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    Wow! MEC is pretty reasonable, compared to most of the outfitters in the states. Maybe I should look into them next time.

    One of the things I really like about sof kayaks is that they are translucent, and let the sun glow thru the skin, so I make my floatation bags out of 20 ga. vinyl, from any fabric store (Jo Ann, down here), 1/2" vinyl tube from home depot, valve from NRS, and HH66 adhesive. Cost around $7.50 US, and takes 45 minutes, each, and they''re custom made to fit the boat. If you figure labor at $25/hr, that's a final cost of $26.25... a bit more than MEC, but they are custom fit, and one bag per end is all you need... I've made them up to 6' long, for a Yost Sea Rover.
    One thing, I have my own method of attatching the hose to the bag, eliminating the PVC fittings Tom uses, and making a better seal between the two, but I have yet to document it.
     
  8. Day_Sailer

    Day_Sailer Paddler

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  9. Stumpy

    Stumpy Paddler

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    Sorry, I should have said "since sof's are translucent, I make my floatation bags out of 20 gauge clear vinyl. There's no edit option here :oops:
    Commercial float bags generally are:
    1. not clear
    2. not inexpensive- at least the ones I would trust to keep me from sinking when I'm miles from the nearest land...

    I water test the bags I make, then inflate them, and stand them in a corner for a few days, just to make sure of their integrity, as I'm building the kayak.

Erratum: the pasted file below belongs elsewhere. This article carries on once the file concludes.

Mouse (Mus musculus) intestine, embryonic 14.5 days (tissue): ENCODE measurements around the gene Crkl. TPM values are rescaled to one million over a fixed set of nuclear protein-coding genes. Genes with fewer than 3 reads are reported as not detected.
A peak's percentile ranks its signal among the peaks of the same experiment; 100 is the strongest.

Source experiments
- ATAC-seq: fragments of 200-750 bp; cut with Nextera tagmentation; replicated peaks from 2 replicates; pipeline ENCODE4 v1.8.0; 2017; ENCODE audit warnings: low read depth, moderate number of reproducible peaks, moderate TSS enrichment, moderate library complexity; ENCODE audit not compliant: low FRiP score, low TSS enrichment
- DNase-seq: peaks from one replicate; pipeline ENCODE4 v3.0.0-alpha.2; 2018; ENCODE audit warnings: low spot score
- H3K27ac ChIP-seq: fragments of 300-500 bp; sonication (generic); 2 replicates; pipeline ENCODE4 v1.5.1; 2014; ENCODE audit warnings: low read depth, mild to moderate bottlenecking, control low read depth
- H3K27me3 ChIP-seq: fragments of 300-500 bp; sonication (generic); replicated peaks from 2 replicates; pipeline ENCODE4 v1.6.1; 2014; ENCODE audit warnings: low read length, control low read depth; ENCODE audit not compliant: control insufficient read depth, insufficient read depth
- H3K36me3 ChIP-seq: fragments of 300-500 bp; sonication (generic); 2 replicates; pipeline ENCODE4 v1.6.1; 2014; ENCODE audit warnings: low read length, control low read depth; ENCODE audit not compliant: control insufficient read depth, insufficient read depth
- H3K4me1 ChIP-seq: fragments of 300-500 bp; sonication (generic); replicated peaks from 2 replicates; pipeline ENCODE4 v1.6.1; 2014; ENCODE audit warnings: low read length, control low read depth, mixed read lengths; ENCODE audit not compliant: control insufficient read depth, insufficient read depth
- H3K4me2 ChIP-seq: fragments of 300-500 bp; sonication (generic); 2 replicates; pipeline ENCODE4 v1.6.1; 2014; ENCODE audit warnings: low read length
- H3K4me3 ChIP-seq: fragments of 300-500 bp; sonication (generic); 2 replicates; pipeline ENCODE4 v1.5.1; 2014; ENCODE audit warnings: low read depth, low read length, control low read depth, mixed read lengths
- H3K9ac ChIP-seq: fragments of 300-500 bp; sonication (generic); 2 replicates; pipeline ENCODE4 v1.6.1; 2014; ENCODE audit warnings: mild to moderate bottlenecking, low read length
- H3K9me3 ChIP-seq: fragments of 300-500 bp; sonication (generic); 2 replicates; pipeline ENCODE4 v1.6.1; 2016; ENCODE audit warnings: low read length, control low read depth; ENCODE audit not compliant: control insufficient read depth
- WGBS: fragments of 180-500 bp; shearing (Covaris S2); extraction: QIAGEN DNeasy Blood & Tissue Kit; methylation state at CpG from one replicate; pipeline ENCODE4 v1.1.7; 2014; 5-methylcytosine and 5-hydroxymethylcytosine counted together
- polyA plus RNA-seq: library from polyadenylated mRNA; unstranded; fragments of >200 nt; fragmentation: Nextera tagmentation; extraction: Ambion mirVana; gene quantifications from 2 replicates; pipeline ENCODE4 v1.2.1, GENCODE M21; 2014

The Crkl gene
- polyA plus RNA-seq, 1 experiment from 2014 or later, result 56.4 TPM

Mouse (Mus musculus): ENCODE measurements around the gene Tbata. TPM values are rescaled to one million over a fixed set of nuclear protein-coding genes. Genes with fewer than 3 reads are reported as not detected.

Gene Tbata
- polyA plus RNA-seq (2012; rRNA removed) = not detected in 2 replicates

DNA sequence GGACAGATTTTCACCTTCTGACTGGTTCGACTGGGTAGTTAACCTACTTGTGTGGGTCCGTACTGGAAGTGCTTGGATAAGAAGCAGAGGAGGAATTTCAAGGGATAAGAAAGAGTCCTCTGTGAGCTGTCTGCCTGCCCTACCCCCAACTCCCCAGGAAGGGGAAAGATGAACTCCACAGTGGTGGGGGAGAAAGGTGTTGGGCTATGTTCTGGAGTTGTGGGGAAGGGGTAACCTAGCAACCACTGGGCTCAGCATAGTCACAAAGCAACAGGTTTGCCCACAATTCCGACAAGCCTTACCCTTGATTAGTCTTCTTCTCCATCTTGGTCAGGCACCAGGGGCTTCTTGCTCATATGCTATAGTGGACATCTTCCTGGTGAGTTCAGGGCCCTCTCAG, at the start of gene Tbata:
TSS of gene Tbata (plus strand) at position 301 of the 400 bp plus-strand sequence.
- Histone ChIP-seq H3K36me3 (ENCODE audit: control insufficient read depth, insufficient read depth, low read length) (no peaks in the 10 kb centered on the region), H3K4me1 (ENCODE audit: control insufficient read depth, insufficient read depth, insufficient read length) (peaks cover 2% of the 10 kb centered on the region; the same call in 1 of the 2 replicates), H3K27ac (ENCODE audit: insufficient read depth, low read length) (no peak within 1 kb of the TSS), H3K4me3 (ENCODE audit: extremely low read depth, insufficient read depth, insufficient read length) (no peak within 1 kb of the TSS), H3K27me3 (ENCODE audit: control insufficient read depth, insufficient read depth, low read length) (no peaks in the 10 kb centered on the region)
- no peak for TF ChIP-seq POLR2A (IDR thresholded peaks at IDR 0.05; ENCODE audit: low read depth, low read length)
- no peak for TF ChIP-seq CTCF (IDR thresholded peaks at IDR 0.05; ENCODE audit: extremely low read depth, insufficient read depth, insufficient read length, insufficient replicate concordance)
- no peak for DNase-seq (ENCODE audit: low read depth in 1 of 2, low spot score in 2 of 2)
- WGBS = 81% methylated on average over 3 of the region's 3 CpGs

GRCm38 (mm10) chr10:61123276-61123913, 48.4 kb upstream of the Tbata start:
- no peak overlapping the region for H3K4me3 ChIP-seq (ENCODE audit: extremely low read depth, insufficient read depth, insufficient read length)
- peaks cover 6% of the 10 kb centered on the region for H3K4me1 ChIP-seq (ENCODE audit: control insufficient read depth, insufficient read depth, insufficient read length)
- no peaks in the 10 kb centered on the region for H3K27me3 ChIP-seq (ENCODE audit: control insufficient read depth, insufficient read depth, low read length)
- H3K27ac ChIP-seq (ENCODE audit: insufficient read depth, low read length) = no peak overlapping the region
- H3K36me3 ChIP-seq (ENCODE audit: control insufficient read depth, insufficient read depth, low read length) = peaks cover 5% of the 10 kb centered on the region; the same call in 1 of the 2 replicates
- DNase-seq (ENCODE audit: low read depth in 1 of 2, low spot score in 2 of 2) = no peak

10. rider

    rider Paddler

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  11. Redcedar

    Redcedar Paddler

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    I used styrofoam instead of float bags , nothing to deflate ever and adds very little weight. Free as well.
     
  12. rider

    rider Paddler

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    Except styrofoam absorbs water and crumbles.
     
  13. kayakwriter

    kayakwriter Paddler

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    I think I remember reading that Charles Lindbergh filled the empty spaces "The Spirit Of St Louis" with pingpong balls as floatation - a bit of space between the balls but highly redundant...
     
  14. Redcedar

    Redcedar Paddler

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    Not in my experience. I put some blue board foam in my old Aleut SOF , still pristine , only been in there for 12 years .

    Rider - What is your personal experience with styrofoam floatation in kayaks ?
     
  15. Astoriadave

    Astoriadave Paddler

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    IIRC, that blue board foam is polyurethane, not polystyrene.

    My experience with polystyrene mirror's rider's: unless it is encapsulated with heavy duty plastic, it degrades readily from abrasion.
     
  16. Redcedar

    Redcedar Paddler